In the wake of recent massacres involving firearms in the United States, California lawmakers sent several bills to Gov. Jerry Brown's office that would limit access to guns to specific individuals. The state has one of the strictest firearms laws in the nation.
One bill calls for a lifetime ban on those with misdemeanor domestic violence convictions. Currently, there is only a 10-year probationary period.
AB 1968 calls for a lifetime ban on those who were placed on court-ordered involuntary psychiatric holds two times in one year. As of right now, the state currently has a five-year firearms ban for those ordered to psychiatric care due to being a risk of harming themselves and others.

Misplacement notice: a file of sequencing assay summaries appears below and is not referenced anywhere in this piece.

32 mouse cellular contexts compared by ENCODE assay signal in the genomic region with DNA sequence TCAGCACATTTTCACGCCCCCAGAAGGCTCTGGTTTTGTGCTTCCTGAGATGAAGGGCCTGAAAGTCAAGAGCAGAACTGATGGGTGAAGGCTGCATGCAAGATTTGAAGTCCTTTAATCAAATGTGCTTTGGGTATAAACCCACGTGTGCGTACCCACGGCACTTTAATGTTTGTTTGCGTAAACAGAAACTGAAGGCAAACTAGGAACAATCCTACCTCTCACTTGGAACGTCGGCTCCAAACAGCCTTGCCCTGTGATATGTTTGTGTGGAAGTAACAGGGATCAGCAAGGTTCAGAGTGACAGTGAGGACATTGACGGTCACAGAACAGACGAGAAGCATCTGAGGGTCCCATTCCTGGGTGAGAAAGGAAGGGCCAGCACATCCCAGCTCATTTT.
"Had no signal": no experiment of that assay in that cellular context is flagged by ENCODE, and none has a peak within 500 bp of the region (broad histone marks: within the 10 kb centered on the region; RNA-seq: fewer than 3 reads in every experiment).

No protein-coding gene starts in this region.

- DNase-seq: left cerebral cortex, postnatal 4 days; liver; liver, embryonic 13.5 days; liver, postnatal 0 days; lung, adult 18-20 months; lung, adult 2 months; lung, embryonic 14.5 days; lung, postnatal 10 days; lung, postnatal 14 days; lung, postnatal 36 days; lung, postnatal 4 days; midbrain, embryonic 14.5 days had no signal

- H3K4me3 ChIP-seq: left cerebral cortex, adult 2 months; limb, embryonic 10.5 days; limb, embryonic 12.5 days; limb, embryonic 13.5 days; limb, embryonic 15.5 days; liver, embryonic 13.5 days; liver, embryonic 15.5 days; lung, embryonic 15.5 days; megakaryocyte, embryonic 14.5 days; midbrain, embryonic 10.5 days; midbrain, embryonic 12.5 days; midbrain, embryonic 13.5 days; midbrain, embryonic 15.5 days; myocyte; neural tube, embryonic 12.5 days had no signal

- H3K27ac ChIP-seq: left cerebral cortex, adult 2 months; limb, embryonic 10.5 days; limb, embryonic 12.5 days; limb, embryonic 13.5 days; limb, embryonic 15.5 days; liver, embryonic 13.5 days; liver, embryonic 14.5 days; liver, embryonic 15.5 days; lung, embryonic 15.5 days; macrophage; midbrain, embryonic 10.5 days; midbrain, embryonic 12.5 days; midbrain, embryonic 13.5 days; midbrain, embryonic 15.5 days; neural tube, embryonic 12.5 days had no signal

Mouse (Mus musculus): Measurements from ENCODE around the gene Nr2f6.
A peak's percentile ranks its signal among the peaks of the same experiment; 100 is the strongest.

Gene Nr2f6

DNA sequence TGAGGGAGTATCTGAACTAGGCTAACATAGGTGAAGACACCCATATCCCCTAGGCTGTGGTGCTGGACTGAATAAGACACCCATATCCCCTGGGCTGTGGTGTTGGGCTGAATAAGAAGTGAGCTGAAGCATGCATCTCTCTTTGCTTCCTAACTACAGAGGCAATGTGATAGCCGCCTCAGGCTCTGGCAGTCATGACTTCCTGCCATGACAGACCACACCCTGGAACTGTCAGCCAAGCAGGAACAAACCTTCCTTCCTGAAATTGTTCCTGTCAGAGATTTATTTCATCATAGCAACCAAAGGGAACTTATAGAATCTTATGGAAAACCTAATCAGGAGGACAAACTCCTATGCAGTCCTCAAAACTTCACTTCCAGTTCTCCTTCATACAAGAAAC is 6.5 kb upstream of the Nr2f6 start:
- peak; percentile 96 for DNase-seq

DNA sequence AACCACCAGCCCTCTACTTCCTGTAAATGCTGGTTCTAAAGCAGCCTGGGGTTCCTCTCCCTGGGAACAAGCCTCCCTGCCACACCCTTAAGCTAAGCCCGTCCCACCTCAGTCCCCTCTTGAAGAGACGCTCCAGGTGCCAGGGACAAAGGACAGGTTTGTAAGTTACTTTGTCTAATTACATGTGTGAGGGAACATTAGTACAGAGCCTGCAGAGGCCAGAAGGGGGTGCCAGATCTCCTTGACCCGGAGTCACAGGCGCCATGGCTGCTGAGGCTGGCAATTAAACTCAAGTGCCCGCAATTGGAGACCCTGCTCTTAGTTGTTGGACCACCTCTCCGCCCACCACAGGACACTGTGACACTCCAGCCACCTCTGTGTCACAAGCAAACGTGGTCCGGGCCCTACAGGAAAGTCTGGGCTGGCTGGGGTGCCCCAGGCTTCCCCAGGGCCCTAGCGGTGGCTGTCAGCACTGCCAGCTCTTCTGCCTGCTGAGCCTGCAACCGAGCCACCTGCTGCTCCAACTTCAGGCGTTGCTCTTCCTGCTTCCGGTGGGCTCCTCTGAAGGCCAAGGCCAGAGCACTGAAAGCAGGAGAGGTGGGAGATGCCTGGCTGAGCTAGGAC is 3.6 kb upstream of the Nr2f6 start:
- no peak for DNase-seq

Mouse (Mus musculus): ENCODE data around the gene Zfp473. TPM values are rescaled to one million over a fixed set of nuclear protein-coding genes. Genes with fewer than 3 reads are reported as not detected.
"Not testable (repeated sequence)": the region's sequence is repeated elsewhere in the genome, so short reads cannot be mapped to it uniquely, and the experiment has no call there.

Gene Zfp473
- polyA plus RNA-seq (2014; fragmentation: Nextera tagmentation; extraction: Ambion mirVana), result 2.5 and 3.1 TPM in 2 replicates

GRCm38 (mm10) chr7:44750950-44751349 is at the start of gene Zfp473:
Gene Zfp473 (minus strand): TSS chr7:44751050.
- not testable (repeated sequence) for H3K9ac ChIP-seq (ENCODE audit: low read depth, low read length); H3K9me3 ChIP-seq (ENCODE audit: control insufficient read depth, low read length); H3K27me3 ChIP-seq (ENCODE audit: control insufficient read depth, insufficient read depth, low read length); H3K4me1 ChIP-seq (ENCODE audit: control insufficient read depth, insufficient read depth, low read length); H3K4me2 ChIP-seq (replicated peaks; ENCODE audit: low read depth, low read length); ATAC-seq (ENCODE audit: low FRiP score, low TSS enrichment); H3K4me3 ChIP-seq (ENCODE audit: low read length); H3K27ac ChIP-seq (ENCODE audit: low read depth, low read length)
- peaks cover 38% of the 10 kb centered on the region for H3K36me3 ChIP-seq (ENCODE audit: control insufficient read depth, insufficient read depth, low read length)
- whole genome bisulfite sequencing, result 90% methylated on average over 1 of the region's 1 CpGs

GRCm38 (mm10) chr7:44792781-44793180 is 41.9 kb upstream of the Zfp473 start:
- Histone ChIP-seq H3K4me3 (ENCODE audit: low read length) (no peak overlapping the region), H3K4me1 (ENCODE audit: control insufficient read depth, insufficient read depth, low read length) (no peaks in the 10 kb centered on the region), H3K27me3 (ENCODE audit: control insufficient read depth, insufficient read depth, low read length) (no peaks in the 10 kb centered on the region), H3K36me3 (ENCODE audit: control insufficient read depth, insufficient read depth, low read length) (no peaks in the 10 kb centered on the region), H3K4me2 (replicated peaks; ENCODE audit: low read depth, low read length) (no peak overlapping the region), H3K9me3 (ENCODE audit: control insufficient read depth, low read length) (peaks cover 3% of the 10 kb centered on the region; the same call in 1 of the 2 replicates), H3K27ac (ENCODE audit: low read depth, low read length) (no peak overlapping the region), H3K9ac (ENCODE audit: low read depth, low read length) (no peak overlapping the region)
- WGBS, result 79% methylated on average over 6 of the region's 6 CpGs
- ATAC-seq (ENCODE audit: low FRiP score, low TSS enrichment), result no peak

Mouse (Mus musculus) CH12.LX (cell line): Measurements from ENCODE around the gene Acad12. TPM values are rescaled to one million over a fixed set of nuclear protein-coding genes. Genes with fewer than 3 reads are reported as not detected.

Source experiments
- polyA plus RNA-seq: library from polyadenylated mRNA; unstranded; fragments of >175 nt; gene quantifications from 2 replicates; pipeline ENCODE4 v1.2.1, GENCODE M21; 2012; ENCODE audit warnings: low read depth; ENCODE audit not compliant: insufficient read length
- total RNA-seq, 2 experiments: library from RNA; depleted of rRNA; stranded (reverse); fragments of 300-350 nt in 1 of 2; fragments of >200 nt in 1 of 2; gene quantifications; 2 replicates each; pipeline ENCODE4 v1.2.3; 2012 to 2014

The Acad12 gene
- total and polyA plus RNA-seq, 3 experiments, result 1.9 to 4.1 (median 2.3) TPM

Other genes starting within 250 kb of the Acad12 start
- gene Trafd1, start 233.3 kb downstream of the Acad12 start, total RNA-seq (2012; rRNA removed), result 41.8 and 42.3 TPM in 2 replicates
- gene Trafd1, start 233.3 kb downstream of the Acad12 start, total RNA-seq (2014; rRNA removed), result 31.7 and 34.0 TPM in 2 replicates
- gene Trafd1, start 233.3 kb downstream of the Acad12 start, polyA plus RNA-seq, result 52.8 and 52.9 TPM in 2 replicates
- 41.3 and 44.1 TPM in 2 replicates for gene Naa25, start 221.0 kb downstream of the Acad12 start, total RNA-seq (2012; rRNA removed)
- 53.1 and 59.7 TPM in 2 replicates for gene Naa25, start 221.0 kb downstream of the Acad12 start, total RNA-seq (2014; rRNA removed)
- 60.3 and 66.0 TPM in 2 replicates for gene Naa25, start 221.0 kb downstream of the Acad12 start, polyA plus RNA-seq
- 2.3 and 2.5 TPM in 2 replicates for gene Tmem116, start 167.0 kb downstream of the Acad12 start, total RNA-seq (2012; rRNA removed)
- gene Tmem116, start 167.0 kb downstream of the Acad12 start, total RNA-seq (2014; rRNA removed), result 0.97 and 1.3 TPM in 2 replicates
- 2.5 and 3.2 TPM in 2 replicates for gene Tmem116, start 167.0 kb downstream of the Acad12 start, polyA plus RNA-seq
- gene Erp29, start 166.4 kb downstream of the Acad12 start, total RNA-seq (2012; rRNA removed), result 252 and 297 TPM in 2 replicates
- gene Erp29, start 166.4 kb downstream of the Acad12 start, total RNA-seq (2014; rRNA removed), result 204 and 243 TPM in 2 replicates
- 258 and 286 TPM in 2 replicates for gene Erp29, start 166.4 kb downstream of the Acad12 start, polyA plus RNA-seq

SB 1100 raises the legal age of purchasing a rifle or shotgun from 18 years old to age 21. According to the California Chapters of the Brady Campaign to Prevent Gun Violence to Prevent Gun Violence, individuals between ages 18 and 21 disproportionately commit more murders involving guns and use firearms in suicides.
The last bill would require state residents who are interested in getting a concealed firearm permit to undergo at least eight hours of instruction and pass a live-fire test before obtaining such a permit. When it comes to the amount of instruction applicants are required to have prior to being eligible for a conceal-carry permit, there is no minimum standard for the time being.
California already has one of the strictest firearms laws in the nation.